Are you working flexibly yet?

This month saw the one year anniversary of Government legislation giving all employees in the UK who have worked for their employers for 26 weeks or more the right to ask if they can work flexibly.

Long gone are the days when the right was confined to parents and carers only, as are the days when the employer had to follow a prescribed statutory procedure. It should be easier than ever before to work where, when and at times we want to. The right is now available to any employee for any reason and an employer’s obligation is to deal with any request reasonably and within 3 months.

So, do you fancy changing your working hours, say an extended lunch break with a later finish, to let you walk the dog in the middle of the day? Simply:

  • put your request in writing,
  • date it,
  • state that is it an application under the statutory scheme,
  • state the change you are asking for and when you wish it to take effect,
  • explain what effect you think the change would have and how that could be dealt with, and
  • state if you have previously made an application and, if so, when.

Your employer will then most likely meet with you to discuss your request before confirming its decision in writing. It is still open to an employer to refuse your request for one of eight prescribed reasons or, alternatively, agree to your change on a trial basis.

But are we achieving the work/life balance we desire? Our experience has been that uptake is slow. While employees may wish to enjoy a more flexible approach to working, employers are not convinced that the needs of their businesses will allow for it.

It is also our experience that, of all areas of potential conflict in the workplace, flexible working requests are one of the most contentious matters to deal with for one obvious reason: employer and employee almost always have competing interests. The employee wants change, the employers wants the status quo. The employee is often distracted by what he or she wants rather than the practical effects of what they are asking for, the employer is often concerned that any change will automatically have a detrimental impact on the business.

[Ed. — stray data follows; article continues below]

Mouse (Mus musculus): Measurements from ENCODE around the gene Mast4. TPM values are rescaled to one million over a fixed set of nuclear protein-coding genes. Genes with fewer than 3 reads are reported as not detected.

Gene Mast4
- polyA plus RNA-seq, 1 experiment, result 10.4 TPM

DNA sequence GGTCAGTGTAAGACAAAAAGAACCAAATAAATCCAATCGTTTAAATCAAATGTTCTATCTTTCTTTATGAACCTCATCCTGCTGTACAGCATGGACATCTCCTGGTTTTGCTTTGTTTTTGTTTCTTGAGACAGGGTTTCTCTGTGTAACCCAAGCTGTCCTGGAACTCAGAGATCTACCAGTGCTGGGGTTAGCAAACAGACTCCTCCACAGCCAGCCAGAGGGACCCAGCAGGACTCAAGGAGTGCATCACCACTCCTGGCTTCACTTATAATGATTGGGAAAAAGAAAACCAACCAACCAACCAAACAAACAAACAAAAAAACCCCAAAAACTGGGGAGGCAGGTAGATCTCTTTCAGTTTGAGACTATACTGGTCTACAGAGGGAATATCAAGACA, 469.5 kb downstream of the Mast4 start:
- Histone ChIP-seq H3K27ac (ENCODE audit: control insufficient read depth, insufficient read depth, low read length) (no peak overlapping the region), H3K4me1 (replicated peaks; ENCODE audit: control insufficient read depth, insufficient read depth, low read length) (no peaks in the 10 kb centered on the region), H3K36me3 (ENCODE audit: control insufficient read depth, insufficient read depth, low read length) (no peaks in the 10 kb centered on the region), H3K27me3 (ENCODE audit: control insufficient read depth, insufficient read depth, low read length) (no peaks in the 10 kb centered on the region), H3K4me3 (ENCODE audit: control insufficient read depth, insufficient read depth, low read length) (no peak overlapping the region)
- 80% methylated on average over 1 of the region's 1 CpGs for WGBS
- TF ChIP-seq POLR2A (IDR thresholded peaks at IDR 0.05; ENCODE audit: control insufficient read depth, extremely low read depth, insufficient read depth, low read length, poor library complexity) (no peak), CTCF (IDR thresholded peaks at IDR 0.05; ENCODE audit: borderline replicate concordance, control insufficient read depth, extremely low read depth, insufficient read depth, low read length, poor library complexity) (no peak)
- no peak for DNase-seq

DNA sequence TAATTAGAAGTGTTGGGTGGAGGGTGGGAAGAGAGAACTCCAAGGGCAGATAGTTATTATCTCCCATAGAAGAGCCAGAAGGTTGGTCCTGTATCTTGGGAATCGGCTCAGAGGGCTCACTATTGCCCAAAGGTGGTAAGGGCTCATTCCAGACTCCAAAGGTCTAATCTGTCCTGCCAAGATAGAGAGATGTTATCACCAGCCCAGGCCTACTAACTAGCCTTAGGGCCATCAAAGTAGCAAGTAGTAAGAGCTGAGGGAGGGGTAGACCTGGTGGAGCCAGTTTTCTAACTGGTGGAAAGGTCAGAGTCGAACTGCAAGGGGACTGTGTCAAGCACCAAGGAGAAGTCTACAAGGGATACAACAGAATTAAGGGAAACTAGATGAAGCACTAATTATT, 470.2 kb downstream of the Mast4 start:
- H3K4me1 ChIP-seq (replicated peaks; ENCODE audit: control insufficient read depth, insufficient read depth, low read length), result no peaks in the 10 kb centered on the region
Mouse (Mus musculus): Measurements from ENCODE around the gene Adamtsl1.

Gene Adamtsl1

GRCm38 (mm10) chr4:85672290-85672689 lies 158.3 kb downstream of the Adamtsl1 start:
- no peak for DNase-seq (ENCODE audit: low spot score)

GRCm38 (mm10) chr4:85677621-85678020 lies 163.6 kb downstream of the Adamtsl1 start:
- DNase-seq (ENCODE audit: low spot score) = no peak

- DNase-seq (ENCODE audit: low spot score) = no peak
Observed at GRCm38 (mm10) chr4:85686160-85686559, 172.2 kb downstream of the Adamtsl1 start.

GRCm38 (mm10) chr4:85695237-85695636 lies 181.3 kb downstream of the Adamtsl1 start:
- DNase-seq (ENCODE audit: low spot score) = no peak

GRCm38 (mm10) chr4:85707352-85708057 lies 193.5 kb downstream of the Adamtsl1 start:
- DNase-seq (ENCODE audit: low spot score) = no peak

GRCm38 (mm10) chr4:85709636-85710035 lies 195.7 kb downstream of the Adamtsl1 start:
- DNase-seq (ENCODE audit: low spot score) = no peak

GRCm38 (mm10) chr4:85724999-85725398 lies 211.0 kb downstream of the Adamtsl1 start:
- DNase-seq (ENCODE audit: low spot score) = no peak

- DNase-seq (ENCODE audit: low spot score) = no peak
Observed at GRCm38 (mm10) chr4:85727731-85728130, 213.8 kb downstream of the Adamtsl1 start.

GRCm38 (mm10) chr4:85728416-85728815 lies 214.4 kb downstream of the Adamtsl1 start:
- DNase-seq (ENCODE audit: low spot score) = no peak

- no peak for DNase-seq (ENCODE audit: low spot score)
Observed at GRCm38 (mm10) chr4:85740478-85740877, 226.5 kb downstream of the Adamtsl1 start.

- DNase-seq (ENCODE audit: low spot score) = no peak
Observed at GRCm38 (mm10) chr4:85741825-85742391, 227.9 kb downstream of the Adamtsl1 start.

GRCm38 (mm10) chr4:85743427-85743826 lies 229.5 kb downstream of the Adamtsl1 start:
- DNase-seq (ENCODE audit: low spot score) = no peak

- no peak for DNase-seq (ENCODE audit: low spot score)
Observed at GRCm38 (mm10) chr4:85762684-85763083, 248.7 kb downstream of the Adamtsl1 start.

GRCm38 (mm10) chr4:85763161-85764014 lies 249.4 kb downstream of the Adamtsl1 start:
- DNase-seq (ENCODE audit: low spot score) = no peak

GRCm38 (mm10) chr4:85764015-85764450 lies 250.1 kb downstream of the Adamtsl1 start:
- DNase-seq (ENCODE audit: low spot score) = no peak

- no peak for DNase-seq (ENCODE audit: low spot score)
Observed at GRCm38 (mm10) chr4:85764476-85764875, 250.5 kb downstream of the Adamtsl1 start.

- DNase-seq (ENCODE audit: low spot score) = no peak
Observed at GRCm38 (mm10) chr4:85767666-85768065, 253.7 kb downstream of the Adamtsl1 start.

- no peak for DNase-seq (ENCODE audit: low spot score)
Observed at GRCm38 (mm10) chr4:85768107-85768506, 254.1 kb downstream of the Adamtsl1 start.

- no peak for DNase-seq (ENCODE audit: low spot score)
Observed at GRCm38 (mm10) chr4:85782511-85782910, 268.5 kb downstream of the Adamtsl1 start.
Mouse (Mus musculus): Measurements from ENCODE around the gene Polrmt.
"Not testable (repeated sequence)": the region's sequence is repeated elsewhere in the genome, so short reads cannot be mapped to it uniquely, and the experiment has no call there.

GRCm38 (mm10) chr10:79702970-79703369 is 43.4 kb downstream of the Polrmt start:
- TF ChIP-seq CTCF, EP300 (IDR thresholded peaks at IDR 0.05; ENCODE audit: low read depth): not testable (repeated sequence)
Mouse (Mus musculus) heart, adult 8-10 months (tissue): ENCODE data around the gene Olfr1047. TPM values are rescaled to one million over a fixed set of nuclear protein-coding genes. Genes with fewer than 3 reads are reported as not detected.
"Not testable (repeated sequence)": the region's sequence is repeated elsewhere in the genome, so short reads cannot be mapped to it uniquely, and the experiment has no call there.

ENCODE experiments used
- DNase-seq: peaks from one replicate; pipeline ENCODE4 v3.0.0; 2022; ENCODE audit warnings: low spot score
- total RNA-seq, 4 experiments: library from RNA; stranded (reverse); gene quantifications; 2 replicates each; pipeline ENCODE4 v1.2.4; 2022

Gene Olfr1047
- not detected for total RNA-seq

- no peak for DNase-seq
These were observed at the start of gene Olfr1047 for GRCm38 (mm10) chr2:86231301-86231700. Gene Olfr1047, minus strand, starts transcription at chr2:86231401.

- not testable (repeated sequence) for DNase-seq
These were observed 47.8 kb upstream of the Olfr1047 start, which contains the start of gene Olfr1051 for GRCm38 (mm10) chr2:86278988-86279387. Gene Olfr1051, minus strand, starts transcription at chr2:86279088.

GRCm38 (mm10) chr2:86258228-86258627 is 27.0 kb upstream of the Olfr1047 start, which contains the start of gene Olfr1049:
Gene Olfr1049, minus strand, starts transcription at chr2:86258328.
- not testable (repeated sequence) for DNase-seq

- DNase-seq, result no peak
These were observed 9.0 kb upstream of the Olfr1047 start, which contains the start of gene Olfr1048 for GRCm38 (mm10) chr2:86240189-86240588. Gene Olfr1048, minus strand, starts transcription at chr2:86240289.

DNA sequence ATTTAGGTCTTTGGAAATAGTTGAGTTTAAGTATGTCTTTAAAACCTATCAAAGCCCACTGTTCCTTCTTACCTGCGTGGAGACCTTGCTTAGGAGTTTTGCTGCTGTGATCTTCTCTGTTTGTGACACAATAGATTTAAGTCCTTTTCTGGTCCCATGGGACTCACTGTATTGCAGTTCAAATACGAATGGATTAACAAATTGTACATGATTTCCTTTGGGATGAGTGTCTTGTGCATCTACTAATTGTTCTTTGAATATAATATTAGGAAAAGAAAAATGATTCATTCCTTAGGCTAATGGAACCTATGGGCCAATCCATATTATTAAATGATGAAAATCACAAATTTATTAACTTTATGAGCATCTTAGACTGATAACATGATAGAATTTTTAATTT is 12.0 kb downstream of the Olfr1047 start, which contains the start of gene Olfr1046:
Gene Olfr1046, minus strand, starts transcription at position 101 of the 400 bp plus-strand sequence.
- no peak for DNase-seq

Whether you are considering making a flexible working request or having to consider one, the most important thing you can do to help achieve the outcome you want and avoid an unnecessary dispute is to give the most thought to the effect the change would have and how that could be deal with. This means:

  • As an employee, do no blindly refuse to accept that your request may have a detrimental impact on the business and write only about the positive impact the change will have for you. Instead, accept that it may – whether on performance, insufficiency of work or something else entirely – and get creative as to how these issues could be addressed. For example, if there is insufficiency of work for you to do in your department during the hours you wish to work could you ease the burden on an over stretched department elsewhere in the business by helping them?
  • As an employer, do not automatically assume that the requested change will not work. Think about your reasons for believing it won’t work, don’t overstate them and be objective. Really think about how it could be made to work and carefully explain why you’ve ruled out the different ways you may have identified. For example, you’re concerned about the impact on quality if you allow your most experienced member of the team to work from home for part of the week when the rest of the team are relatively inexperienced. Don’t be tempted to overstate the impact of the employee’s physical absence from the team. Or perhaps a period of training for everyone could benefit the business in the long term and allow you to reconsider the request.

Donna Reynolds is an experienced Employment Lawyer and HR Adviser assisting both SMEs and employees in Fife, Edinburgh and across Scotland.